• The Cybersecurity Framework  is not about “how,” it’s about “what”
  • The CFW is more of a marketing push for newbies and a refresher for pros
  • There is a huge demand for industrial people to decide on how.
  • Whitelisting and Default Deny are a must

Overall, the resulting framework is not specific enough for any of the Government-specified 17 Critical Infrastructure Sectors, to understand the practical steps of implementing a cybersecurity strategy or to at least understand the practical set of instruments (aka security controls).

For those who are not familiar, the Framework consists of five functions, categories for each of those functions, subcategories for each category; and separately, security profiles and maturity tiers.

Functions describe in general, what your cybersecurity should consist of: Identify, Prevent, Detect, Respond and Recover. Most people agree on these functions, while some argue that Improve/Update should be explicitly added in the security domain. As opposed to many other frameworks, security is becoming more obsolete, because while you may be secure today, in 12 months that could no longer be the situation because of new attack methods.

The Categories included in the Framework are  comprehensive as well. But, unfortunately, the subcategories (please find the full list in the document itself, see page 14) are a mix between abstract categories which helps to see the domain and potential goals, but leaves the selection of methods to the reader, and technical security controls that many sectors find inapplicable or incomplete. So it’s unsurprising that for the second Workshop in a row we see the same story: whenever any of the workgroup starts speaking about subcategories the work stalls. Most of the participants failed to examine the entire list, besides representatives of different sectors are unsatisfied with the way subcategories are set at all – for their own reasons.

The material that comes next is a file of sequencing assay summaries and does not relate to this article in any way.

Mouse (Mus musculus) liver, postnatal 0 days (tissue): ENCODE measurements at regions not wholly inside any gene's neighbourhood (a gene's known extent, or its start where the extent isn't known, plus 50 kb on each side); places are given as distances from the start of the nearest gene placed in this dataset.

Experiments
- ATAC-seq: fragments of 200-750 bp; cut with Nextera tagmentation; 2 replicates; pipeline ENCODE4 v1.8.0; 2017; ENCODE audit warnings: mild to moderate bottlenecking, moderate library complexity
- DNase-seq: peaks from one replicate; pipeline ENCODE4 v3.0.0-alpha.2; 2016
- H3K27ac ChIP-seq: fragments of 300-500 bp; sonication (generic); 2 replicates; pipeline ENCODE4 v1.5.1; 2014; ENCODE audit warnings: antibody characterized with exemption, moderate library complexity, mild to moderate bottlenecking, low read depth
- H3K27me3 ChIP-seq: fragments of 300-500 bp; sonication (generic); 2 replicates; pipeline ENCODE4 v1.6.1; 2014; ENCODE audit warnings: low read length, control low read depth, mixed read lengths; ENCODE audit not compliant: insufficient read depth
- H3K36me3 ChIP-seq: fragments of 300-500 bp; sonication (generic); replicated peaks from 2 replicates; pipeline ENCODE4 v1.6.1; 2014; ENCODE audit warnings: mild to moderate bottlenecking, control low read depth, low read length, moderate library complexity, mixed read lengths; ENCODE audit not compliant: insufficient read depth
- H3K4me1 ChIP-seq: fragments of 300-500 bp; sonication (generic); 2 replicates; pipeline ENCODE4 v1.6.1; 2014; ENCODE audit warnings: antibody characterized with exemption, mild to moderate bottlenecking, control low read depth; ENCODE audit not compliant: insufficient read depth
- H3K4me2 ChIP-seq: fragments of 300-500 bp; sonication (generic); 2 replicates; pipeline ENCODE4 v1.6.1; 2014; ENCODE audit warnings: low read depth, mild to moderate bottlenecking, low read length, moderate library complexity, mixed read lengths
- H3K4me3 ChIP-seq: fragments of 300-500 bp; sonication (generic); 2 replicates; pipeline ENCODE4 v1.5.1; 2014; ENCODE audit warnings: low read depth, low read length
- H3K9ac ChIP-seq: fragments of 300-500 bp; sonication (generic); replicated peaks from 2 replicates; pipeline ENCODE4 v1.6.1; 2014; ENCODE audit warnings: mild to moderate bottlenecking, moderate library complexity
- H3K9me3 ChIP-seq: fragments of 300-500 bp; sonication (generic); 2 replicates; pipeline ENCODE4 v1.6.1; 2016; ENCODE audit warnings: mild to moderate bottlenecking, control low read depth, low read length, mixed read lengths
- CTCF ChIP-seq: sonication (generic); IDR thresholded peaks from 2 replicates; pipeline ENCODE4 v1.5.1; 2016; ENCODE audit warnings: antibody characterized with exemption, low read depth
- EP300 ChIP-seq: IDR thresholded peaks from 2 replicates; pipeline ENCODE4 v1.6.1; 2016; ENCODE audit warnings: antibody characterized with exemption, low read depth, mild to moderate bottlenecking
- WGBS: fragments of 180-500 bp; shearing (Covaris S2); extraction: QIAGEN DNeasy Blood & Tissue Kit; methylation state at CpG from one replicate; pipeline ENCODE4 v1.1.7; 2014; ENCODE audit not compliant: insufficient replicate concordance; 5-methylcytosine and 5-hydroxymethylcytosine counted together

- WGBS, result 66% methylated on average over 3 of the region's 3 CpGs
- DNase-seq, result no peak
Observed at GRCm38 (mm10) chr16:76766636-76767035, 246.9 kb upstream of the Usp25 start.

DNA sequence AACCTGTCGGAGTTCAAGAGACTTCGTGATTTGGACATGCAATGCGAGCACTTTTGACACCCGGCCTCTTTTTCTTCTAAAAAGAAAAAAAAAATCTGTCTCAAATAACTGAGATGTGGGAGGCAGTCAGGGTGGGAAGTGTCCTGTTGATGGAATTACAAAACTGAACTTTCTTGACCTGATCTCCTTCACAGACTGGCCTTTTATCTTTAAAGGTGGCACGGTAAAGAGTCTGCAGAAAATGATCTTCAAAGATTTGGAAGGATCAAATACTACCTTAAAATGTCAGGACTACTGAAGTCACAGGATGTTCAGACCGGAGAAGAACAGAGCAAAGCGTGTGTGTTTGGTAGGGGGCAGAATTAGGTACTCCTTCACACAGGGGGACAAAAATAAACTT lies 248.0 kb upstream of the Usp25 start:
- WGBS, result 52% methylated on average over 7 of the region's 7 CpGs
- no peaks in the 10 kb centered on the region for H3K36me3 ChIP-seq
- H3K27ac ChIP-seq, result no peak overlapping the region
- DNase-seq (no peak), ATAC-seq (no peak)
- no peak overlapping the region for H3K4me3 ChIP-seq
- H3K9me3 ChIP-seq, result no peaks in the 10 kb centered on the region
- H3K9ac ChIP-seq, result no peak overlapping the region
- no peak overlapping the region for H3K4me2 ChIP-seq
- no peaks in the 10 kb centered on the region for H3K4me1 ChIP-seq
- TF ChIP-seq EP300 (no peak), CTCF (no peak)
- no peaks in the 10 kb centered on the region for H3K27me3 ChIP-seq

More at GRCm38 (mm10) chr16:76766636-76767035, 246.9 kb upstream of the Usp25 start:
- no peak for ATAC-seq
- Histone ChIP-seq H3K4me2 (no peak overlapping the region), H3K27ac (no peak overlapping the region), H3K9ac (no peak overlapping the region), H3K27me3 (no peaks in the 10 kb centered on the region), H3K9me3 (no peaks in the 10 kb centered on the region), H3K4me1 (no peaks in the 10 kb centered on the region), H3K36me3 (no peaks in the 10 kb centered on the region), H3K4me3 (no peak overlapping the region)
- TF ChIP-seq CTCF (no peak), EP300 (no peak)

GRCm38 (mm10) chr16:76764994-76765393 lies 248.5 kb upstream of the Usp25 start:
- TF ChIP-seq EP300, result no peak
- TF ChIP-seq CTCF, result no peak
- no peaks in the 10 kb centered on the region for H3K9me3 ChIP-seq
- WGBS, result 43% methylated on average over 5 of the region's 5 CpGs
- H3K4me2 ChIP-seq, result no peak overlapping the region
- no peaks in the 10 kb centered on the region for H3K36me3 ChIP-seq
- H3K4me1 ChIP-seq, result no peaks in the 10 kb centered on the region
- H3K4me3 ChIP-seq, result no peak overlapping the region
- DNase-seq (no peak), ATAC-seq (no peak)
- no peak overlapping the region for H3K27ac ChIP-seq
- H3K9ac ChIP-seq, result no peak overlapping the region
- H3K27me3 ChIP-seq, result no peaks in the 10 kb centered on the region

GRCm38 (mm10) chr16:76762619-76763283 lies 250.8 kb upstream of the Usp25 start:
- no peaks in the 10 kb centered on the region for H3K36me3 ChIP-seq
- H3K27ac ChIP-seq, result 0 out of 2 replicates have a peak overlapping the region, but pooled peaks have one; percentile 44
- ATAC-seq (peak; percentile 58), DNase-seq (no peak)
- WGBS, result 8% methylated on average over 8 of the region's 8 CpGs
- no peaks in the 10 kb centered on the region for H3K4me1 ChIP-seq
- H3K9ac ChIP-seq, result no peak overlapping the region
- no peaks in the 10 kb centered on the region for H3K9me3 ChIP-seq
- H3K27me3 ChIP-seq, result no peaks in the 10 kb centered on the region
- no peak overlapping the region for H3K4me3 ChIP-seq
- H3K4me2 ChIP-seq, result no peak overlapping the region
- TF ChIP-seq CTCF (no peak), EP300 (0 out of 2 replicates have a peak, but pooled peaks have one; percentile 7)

Overall, the subcategories decided upon can be considered quite a failure. For example, the only control related to Industrial Control Systems simply says, “PR.PT-5: Manage risk to specialized systems, including operational technology (e.g., ICS, SCADA, DCS, and PLC) consistent with risk analysis”. It’s very specific, and helpful for OT people, if you know what I mean.

Apparently, it’s rather hard to have “Security Controls” done in a universal way for different sectors – including  IT and industrial systems and this doesn’t even take into account smaller sectors. For example, financial sectors normally are believed to take care of data quite well, but the example of Treasury was quite illustrative – all data is public, so confidentiality isn’t a major concern, but transaction and data integrity of shares in peoples’ possession, is a must. This is similar to the situation for industrial controls systems.